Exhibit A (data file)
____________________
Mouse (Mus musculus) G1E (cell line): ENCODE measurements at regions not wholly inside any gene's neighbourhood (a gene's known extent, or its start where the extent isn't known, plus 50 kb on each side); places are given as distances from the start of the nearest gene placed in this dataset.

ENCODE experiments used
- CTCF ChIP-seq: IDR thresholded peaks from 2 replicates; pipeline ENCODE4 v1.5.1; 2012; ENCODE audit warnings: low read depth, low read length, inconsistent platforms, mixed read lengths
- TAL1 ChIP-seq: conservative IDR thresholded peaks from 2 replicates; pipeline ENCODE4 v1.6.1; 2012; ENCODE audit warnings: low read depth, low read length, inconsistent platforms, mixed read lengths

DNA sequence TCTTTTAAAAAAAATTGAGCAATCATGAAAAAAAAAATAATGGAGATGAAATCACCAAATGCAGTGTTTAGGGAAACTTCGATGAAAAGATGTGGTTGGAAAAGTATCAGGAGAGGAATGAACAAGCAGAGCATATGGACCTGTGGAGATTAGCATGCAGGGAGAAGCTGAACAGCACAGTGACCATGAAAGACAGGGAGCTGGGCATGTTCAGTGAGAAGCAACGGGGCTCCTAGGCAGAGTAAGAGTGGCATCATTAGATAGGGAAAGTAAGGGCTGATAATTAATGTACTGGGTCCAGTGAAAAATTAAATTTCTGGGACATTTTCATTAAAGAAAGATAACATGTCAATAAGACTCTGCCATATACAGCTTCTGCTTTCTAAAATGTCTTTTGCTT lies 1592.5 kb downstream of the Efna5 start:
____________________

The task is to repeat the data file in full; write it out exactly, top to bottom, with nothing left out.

Mouse (Mus musculus) G1E (cell line): ENCODE measurements at regions not wholly inside any gene's neighbourhood (a gene's known extent, or its start where the extent isn't known, plus 50 kb on each side); places are given as distances from the start of the nearest gene placed in this dataset.

ENCODE experiments used
- CTCF ChIP-seq: IDR thresholded peaks from 2 replicates; pipeline ENCODE4 v1.5.1; 2012; ENCODE audit warnings: low read depth, low read length, inconsistent platforms, mixed read lengths
- TAL1 ChIP-seq: conservative IDR thresholded peaks from 2 replicates; pipeline ENCODE4 v1.6.1; 2012; ENCODE audit warnings: low read depth, low read length, inconsistent platforms, mixed read lengths

DNA sequence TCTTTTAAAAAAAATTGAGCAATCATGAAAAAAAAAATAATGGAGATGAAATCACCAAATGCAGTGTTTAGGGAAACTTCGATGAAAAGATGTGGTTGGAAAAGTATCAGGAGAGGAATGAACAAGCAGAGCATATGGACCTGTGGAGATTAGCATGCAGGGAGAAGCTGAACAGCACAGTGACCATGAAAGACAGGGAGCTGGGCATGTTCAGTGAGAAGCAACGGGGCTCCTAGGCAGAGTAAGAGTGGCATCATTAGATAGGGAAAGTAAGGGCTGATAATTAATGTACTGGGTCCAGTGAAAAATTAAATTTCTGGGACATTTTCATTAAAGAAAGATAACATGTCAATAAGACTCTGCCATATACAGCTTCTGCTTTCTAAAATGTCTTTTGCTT lies 1592.5 kb downstream of the Efna5 start: